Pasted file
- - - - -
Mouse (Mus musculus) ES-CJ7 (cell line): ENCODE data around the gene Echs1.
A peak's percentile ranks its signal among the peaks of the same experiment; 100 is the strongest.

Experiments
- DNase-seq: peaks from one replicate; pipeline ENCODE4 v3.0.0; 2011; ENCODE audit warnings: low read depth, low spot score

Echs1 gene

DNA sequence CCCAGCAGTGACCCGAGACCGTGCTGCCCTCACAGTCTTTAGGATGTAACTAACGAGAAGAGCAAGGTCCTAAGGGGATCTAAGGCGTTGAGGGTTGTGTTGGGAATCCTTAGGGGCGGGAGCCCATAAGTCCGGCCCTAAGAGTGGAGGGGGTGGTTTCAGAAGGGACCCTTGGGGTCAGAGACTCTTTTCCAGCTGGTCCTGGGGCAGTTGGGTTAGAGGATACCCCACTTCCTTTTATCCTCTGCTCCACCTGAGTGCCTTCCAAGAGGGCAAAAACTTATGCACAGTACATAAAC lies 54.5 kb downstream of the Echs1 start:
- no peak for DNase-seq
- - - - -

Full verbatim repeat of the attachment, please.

Mouse (Mus musculus) ES-CJ7 (cell line): ENCODE data around the gene Echs1.
A peak's percentile ranks its signal among the peaks of the same experiment; 100 is the strongest.

Experiments
- DNase-seq: peaks from one replicate; pipeline ENCODE4 v3.0.0; 2011; ENCODE audit warnings: low read depth, low spot score

Echs1 gene

DNA sequence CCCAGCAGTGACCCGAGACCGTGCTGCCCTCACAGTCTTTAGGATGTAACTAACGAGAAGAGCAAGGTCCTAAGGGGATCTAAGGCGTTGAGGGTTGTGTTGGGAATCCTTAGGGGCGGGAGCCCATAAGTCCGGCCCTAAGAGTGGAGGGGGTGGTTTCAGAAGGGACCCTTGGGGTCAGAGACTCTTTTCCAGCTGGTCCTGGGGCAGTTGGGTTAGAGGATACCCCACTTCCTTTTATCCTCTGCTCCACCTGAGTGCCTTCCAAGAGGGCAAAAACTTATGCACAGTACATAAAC lies 54.5 kb downstream of the Echs1 start:
- no peak for DNase-seq